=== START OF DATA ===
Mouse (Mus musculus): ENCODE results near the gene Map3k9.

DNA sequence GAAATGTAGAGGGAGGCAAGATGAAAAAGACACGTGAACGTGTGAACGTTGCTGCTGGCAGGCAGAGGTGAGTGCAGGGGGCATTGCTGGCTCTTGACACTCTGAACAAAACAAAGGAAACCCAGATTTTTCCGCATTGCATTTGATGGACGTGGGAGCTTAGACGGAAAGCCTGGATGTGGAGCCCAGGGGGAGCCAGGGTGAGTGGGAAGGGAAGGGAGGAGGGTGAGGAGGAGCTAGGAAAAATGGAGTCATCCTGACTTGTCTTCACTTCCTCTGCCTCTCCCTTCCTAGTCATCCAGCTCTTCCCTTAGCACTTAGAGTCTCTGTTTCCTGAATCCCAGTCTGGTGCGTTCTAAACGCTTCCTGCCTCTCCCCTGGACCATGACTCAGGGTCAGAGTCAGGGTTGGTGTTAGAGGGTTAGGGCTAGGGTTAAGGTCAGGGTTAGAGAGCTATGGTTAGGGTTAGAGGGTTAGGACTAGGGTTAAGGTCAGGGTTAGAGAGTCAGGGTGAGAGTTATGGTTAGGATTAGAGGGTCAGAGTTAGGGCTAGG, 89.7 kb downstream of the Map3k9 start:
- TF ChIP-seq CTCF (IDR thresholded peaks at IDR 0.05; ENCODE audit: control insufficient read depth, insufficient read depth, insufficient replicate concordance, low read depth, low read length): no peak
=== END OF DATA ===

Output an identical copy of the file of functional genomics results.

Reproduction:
Mouse (Mus musculus): ENCODE results near the gene Map3k9.

DNA sequence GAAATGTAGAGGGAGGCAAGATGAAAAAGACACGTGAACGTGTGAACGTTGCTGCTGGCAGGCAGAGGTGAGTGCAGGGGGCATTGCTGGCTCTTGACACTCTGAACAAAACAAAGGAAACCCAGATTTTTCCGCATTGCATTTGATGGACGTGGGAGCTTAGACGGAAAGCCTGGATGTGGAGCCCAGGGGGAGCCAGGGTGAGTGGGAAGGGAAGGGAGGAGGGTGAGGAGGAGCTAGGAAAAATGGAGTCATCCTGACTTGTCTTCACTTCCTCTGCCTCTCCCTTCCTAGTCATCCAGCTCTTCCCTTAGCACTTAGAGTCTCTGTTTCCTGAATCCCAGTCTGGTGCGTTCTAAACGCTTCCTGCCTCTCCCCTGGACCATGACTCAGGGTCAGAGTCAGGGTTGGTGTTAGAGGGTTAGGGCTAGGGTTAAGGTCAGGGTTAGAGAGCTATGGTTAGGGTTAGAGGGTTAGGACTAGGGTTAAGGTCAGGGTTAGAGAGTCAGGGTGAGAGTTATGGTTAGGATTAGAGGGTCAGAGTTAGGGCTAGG, 89.7 kb downstream of the Map3k9 start:
- TF ChIP-seq CTCF (IDR thresholded peaks at IDR 0.05; ENCODE audit: control insufficient read depth, insufficient read depth, insufficient replicate concordance, low read depth, low read length): no peak